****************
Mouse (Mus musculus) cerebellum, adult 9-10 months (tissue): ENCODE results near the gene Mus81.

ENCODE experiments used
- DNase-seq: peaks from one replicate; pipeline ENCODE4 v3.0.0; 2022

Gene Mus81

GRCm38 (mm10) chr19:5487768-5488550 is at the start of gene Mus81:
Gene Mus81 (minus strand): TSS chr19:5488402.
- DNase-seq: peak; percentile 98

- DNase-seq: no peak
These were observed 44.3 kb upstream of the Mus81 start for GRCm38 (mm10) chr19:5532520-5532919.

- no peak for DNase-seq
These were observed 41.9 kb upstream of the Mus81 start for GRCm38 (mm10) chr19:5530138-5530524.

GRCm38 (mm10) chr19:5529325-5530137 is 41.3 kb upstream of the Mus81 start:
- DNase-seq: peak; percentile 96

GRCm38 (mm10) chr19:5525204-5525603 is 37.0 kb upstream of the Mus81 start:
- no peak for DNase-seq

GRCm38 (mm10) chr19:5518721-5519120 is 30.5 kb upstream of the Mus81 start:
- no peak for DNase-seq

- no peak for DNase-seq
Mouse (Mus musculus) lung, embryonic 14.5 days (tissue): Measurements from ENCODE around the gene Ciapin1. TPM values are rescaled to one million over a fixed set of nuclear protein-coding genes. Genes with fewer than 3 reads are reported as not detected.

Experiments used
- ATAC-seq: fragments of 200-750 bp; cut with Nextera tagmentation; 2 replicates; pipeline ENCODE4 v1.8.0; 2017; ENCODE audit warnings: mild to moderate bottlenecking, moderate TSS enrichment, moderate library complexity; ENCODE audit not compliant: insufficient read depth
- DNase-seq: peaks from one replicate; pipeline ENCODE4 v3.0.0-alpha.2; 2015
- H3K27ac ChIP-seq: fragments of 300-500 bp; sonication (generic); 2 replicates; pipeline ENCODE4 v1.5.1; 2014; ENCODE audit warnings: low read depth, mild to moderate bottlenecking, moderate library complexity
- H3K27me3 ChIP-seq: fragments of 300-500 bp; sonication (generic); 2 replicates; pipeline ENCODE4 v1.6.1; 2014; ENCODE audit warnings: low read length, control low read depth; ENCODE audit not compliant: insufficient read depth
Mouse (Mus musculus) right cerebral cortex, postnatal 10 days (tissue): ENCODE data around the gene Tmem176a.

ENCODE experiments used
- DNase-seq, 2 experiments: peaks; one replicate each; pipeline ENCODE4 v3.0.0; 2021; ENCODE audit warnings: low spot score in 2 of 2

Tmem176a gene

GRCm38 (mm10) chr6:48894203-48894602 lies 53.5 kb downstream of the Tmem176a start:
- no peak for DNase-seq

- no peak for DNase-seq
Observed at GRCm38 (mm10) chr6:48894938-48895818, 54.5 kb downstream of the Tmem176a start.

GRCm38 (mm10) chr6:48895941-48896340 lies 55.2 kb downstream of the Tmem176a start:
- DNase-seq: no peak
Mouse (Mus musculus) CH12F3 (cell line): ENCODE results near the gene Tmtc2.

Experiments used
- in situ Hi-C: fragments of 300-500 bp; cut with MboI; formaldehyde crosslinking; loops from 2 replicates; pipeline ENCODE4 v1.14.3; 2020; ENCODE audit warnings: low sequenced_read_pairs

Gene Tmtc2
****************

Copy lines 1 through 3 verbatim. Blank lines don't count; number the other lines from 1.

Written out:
Mouse (Mus musculus) cerebellum, adult 9-10 months (tissue): ENCODE results near the gene Mus81.

ENCODE experiments used
- DNase-seq: peaks from one replicate; pipeline ENCODE4 v3.0.0; 2022